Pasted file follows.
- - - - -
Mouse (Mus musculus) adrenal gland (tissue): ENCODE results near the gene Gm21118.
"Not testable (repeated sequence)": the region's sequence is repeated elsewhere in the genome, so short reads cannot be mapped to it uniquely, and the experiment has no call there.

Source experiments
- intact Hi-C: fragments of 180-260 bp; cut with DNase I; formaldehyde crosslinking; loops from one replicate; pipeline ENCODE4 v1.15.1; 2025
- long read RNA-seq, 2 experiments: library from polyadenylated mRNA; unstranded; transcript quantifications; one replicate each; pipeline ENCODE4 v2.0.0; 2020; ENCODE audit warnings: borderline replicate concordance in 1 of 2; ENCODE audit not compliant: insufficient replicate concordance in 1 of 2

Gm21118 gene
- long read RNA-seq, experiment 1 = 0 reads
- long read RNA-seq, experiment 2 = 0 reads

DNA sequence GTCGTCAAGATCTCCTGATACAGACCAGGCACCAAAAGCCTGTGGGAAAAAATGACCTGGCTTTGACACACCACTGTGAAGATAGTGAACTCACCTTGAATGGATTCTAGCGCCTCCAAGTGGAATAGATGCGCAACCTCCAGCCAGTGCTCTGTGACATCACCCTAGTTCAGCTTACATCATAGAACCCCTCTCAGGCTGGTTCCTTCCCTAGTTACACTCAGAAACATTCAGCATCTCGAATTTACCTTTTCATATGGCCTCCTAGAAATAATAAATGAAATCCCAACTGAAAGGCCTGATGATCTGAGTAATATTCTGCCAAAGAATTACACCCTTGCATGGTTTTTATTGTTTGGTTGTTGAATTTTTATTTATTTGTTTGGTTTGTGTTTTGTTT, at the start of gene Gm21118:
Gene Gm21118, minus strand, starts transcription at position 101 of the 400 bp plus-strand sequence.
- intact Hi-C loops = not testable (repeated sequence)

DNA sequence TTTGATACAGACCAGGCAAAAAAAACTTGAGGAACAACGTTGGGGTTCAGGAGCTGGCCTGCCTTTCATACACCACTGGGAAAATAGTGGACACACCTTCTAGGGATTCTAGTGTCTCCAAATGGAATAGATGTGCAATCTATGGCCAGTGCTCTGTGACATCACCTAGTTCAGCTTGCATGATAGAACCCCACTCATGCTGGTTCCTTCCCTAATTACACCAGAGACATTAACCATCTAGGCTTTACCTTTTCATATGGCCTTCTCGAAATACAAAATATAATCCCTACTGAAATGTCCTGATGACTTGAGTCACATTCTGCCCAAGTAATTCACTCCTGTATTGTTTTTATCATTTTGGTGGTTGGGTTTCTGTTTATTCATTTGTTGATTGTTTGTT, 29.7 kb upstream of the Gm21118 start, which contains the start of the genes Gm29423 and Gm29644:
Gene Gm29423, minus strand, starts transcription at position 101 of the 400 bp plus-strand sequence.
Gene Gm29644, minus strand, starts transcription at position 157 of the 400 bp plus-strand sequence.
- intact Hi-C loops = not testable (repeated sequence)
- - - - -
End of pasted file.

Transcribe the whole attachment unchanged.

Mouse (Mus musculus) adrenal gland (tissue): ENCODE results near the gene Gm21118.
"Not testable (repeated sequence)": the region's sequence is repeated elsewhere in the genome, so short reads cannot be mapped to it uniquely, and the experiment has no call there.

Source experiments
- intact Hi-C: fragments of 180-260 bp; cut with DNase I; formaldehyde crosslinking; loops from one replicate; pipeline ENCODE4 v1.15.1; 2025
- long read RNA-seq, 2 experiments: library from polyadenylated mRNA; unstranded; transcript quantifications; one replicate each; pipeline ENCODE4 v2.0.0; 2020; ENCODE audit warnings: borderline replicate concordance in 1 of 2; ENCODE audit not compliant: insufficient replicate concordance in 1 of 2

Gm21118 gene
- long read RNA-seq, experiment 1 = 0 reads
- long read RNA-seq, experiment 2 = 0 reads

DNA sequence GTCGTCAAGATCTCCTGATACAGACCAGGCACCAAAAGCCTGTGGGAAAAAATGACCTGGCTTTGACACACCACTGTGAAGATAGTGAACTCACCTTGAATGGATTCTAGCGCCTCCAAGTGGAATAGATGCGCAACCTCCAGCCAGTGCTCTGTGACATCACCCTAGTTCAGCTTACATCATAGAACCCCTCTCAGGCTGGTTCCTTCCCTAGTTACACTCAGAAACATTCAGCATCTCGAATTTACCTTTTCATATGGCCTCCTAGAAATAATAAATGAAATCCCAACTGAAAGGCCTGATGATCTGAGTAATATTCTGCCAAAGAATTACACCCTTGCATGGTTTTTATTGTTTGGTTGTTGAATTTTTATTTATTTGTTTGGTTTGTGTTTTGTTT, at the start of gene Gm21118:
Gene Gm21118, minus strand, starts transcription at position 101 of the 400 bp plus-strand sequence.
- intact Hi-C loops = not testable (repeated sequence)

DNA sequence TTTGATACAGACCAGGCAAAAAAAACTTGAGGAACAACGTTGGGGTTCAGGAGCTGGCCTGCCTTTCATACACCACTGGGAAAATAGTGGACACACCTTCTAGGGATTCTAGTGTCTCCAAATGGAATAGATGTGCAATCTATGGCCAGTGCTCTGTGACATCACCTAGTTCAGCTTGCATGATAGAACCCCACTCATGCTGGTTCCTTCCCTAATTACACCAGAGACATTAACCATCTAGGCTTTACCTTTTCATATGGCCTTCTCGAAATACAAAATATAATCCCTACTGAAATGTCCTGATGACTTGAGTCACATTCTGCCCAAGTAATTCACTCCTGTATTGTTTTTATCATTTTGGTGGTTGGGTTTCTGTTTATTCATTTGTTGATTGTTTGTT, 29.7 kb upstream of the Gm21118 start, which contains the start of the genes Gm29423 and Gm29644:
Gene Gm29423, minus strand, starts transcription at position 101 of the 400 bp plus-strand sequence.
Gene Gm29644, minus strand, starts transcription at position 157 of the 400 bp plus-strand sequence.
- intact Hi-C loops = not testable (repeated sequence)